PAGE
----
Demos: 1M-04 Work-Energy



A small wooden block is placed on a holder attached to a pendulum arm. The arm is pulled back and released. The holder strikes the base at the bottom most point, causing the block to slide along the horizontal base until it comes to rest. We show that the potential energy of the block equals the work done against friction.

The potential energy of the block before it is launched is mgh. To determine the force of kinetic friction we perform a separate experiment. A string is attached to the block and passed over a smooth pulley. Small weights are added until a uniform motion of the block is obtained. At this point the hanging weight equals the kinetic friction force, f = Mg. Then



Computing each of these separately, we see that they agree within the limits of experimental error.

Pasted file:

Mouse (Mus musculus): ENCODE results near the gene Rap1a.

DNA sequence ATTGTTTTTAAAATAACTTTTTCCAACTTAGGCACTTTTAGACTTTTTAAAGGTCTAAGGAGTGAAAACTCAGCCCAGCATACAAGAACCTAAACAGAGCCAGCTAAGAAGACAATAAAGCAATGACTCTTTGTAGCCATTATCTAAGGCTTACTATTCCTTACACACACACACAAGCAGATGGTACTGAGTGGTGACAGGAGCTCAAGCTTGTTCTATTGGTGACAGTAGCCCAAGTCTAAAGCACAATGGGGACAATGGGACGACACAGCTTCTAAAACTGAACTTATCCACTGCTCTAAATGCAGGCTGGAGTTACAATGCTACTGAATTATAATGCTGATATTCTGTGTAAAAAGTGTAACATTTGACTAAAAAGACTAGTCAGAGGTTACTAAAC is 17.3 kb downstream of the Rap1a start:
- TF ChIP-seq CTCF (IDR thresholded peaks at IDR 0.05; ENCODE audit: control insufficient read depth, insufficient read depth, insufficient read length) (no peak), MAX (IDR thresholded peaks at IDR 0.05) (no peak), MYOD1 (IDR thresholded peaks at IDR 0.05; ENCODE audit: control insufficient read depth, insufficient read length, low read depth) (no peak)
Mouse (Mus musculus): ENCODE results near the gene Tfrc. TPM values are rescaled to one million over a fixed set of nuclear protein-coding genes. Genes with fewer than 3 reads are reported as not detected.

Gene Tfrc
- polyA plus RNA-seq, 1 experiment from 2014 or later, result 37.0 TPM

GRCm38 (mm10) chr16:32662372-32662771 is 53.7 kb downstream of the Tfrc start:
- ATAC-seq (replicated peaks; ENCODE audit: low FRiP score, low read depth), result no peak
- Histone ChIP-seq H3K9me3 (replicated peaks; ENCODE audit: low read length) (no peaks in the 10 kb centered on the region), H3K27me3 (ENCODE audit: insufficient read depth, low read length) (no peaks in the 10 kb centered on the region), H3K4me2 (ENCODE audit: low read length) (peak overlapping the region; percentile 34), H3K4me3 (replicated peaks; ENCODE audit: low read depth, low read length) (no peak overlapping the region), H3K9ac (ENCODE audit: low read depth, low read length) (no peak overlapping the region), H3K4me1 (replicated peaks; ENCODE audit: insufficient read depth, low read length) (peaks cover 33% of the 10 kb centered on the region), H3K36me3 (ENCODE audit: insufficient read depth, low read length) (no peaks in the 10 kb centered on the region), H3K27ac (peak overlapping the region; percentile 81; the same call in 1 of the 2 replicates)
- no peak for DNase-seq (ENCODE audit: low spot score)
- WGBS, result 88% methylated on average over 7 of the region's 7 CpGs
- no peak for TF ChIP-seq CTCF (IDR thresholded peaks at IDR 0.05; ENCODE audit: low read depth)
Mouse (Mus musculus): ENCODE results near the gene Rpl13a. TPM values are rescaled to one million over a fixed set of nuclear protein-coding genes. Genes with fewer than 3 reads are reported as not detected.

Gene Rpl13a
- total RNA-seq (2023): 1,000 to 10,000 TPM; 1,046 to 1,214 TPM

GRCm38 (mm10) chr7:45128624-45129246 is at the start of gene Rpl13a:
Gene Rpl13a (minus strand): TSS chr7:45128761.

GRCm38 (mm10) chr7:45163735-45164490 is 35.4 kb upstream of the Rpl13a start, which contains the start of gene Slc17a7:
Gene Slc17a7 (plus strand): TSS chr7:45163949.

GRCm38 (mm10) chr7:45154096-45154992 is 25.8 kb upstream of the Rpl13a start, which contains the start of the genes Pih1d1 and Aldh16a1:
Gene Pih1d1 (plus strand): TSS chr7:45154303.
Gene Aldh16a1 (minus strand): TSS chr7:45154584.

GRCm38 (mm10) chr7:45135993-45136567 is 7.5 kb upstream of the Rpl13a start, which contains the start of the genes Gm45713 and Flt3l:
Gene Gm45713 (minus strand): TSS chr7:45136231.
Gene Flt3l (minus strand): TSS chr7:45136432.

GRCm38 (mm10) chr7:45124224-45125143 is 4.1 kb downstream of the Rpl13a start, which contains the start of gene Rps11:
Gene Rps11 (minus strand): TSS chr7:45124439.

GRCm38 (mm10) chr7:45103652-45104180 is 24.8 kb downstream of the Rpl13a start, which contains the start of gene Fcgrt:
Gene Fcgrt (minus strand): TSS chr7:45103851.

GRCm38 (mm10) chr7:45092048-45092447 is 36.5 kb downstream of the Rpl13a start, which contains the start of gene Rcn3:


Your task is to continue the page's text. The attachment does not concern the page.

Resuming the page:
Directions: Place the small block on the holder and pull the holder back until the arm is parallel with the 45° “flag.” Release the holder. The holder hits the base causing the block to slide along the surface. Measure the distance d. You might want to do this two or three times to get an average. In determining f, you should place a small weight on the end of the string and give the block a gentle push. If it stops, you have too little weight. If it picks up speed, you have too much. Try it a few times until you are satisfied that the block is moving at constant speed.

Suggestions for Presentation: In discussing conservation of energy, you might point out that the block begins with potential energy, then gains kinetic energy, and finally has neither potential nor kinetic energy. Where did the energy go?

Applications: Situations such as a sled sliding down a hill and coming to rest are good examples.

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Last Updated: May 9, 2016 11:44 AM